Italy hopes virus is easing but fears new onslaught in south

As the dead in Italy keep piling up, virologists warn that the actual number of Italy’s positive cases is up to five times as high as the official count. (File/AFP)
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Updated 27 March 2020

Italy hopes virus is easing but fears new onslaught in south

  • Italy, the epicenter of Europe’s pandemic, has by far the most virus deaths of any nation in the world, a grim tally of 8,165
  • Despite the toll, officials have also expressed cautious optimism that the exponential spread of the virus is starting to slow in the hard-hit north

ROME: Doctors and nurses in Italy’s overwhelmed northern hospitals have welcomed a slight stabilizing in the number of coronavirus infections but fear the virus is still silently spreading in the south two weeks into the West’s most extreme nationwide shutdown.
As the dead in Italy keep piling up, virologists warn that the actual number of Italy’s positive cases is up to five times as high as the official count of 80,539. That means infections will still climb even with Italians ordered to stay home for all but essential activity.
Italy, the epicenter of Europe’s pandemic, has by far the most virus deaths of any nation in the world, a grim tally of 8,165. On Friday, Italy is on track to surpass China in its infection count and have the most cases of any nation behind the US
‘’It is something devastating,’’ said the Rev. Mario Carminati, who has turned over a church in the tiny Lombard town of Seriate to host coffins before they are taken by military convoy to be cremated. This week, dozens were lined up in two neat rows down the central aisle, and were immediately replaced by new ones when they were taken away.
“At least the relatives and family know that someone is taking care of them, with a prayer and a benediction before they are taken away,’’ he said.
Despite the toll, officials have also expressed cautious optimism that the exponential spread of the virus is starting to slow in the hard-hit north, thanks to two weeks of military-enforced stay-at-home orders. For several days this week, new infections and deaths showed signs of slowing down, and emergency rooms weren’t seeing the tsunami of sick that characterized the first weeks of the pandemic following Italy’s first positive test Feb. 20.
“The numbers are still high, but for a few days now the numbers have stopped rising, thank God,” said Dr. Luca Lorini, head of intensive care at the Pope John XXIII hospital in Bergamo, one of the hardest hit of Italy’s public hospitals.
Some 500 medical personnel at the hospital are infected, and Lorini said he has found himself treating colleagues, friends, children of friends and parents of friends in his overwhelmed 88-bed ICU that serves a city of 120,000.
He marvels that he is still standing and wonders if maybe he was infected early on with slight symptoms and developed immunity. Nationwide, at least 33 doctors have died and 6,414 medical personnel have tested positive
“We know it before we go into battle, and we accept it,” Lorini told The Associated Press.
Elsewhere in Bergamo, the Italian army’s Alpini mountaineering forces are building a field hospital to be staffed, in part, by some of the 150 medical personnel sent by Russia, one of only a handful of countries along with China and Cuba to respond to Italy’s urgent appeal for medical equipment, protective masks and personnel.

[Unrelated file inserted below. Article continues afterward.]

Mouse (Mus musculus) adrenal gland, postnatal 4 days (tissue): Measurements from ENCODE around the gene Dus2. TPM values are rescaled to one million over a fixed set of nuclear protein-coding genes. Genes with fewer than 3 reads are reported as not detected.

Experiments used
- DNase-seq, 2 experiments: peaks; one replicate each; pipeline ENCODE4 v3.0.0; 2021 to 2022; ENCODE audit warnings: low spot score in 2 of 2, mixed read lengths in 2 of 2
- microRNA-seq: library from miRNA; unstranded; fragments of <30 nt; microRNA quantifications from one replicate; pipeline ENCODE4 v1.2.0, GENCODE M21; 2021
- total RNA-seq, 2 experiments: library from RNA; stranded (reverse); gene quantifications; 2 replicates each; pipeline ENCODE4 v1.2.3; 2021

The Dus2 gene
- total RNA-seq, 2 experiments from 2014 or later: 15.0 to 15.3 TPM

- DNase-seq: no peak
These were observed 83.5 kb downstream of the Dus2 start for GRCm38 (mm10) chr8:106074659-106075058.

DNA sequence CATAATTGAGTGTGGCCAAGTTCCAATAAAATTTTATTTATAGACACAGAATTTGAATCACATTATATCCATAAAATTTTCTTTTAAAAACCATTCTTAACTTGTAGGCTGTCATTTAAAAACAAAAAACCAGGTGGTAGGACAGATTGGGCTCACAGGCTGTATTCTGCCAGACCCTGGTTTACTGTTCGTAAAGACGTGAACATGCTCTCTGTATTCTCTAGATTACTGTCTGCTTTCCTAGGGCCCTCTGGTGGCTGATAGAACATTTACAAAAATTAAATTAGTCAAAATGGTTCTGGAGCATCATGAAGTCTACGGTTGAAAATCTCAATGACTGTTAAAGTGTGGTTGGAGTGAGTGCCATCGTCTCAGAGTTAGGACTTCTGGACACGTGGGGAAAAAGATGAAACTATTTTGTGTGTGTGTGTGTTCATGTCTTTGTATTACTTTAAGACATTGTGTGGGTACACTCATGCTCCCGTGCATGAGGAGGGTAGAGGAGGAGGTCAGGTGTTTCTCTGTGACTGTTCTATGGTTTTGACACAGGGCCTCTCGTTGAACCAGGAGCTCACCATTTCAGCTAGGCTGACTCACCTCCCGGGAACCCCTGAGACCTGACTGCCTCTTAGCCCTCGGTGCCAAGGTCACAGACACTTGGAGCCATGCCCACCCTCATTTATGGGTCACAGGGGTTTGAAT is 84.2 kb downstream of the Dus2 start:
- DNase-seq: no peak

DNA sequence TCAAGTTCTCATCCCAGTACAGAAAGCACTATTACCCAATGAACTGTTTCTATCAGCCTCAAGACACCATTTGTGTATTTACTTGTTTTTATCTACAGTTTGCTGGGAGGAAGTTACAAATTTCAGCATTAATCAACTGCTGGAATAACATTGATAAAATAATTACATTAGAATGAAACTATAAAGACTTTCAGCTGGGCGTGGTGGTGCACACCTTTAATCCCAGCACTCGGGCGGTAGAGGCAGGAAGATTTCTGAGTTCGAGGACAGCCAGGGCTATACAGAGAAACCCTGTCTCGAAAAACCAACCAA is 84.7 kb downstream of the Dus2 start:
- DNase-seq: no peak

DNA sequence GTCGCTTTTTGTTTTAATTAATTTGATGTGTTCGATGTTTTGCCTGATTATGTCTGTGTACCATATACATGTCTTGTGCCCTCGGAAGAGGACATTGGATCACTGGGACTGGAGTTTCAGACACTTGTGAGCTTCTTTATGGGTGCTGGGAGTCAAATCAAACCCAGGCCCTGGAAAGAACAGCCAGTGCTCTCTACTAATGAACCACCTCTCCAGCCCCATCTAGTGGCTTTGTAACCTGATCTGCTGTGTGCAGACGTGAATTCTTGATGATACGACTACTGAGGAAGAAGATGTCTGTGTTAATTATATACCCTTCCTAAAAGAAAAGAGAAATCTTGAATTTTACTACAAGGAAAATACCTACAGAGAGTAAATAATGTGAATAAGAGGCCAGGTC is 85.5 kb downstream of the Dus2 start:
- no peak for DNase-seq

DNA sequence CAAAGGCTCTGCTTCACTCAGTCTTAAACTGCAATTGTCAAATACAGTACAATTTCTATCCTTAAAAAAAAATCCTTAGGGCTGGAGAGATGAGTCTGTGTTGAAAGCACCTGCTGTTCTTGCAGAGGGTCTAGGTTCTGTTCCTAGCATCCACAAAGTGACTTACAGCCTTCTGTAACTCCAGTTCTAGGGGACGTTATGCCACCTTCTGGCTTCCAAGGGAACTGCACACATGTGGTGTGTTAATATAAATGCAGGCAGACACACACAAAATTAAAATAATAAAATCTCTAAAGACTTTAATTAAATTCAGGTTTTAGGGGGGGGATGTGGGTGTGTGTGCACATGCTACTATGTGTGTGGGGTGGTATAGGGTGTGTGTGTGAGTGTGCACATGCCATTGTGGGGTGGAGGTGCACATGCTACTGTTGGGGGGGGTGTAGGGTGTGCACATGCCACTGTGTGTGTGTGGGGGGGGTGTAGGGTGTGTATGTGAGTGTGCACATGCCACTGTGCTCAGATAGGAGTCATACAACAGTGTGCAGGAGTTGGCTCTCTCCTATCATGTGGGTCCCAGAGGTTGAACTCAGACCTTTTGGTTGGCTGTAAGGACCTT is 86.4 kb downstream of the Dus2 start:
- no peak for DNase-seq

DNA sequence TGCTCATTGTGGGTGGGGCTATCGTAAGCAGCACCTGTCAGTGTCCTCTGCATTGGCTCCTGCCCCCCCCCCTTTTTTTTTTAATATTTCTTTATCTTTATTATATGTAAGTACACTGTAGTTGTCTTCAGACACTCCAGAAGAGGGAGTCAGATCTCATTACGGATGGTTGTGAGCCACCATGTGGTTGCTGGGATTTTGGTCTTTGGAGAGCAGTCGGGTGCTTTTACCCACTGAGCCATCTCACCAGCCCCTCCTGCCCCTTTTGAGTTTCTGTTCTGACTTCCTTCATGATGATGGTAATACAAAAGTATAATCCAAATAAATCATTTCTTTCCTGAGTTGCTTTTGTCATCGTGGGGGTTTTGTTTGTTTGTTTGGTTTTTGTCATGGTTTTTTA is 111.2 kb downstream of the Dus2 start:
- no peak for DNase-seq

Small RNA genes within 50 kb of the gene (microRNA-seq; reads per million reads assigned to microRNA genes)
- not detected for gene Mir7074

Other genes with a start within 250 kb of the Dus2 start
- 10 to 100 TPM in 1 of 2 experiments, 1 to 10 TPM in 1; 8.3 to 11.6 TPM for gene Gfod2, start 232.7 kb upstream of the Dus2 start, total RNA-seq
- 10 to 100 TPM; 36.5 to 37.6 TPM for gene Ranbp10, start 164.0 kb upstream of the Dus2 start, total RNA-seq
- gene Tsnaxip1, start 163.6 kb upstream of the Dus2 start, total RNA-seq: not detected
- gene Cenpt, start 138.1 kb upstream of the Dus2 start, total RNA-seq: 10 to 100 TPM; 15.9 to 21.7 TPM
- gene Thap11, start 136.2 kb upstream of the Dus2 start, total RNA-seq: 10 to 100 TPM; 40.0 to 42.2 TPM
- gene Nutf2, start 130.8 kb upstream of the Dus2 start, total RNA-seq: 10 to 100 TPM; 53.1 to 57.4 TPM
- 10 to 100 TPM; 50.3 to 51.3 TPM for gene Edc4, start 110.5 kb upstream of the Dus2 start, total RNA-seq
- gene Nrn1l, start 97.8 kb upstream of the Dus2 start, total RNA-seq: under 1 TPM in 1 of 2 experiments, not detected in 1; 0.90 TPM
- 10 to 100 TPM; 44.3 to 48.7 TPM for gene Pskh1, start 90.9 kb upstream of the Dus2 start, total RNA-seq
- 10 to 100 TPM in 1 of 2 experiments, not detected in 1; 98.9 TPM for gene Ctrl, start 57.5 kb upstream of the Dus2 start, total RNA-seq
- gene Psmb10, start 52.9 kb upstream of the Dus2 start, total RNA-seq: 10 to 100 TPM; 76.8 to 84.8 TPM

But the need is also growing in the south, where hospitals are even less prepared and equipped than the prosperous north.
“It’s a matter of hours, not days,” the governor of the Campania region that includes Naples wrote to the central government, complaining that his urgent requests for ventilators had gone unheeded. “There is a real chance of adding a tragedy of the south to the tragedy of the north.”
Cateno De Luca, mayor of the Sicilian city of Messina, took the extraordinary step of recording a warning to residents in his nasal, gravely voice for drones to play as they fly over the seaside city monitoring residents’ movements.
“Don’t go outside! That is an order from Mayor De Luca!” the drone blasts.
Italy’s high death toll and aggressive spread of the virus has led Italian epidemiologists to estimate that the true number of infected could be as high as 450,000, and that under-testing is putting Italians at risk of further contagion. Currently, Italy only tests people showing symptoms, because its labs cannot process any more, and to date more than 360,000 tests have been performed.
Virologist Dr. Andrea Crisanti, director of molecular medicine at the University of Padua and a consultant for the Veneto regional government, points to the only controlled epidemiological study done in the outbreak, in the tiny Veneto town of Vo’Euganeo, as evidence that Italy’s true numbers of infection are much higher — and that the risk of not testing more widely is enormous.
Italy recorded its first death in Vo, and the town was locked down Feb. 22 and the entire population of 3,300 tested. According to the study, 3% of Vo’s residents were infected, but between 50%-75% of them were asymptomatic. But because all positive cases were identified, isolated and quarantined, regardless of whether they were symptomatic, Vo has seen its new infections crumble.
“This tiny town has taught us a lot,” Crisanti told state-run RAI radio.
Crisanti said the Vo study showed that even asymptomatic people transmit the virus, since the few new infections registered between tests were within households of asymptomatic people. The only way to stop the spread, he told RAI, is more testing, active surveillance of all positive cases and quarantine.
Based on the Vo results, Veneto Gov. Luca Zaia is planning to vastly ramp up testing across the region, aiming to reach 20,000 tests a day and hand out protective masks to each family. Already, Veneto has tested nearly 80,000 people, and compared to hard-hit Lombardy next door, has a comparatively low mortality rate with 287 dead and 6,935 positive cases.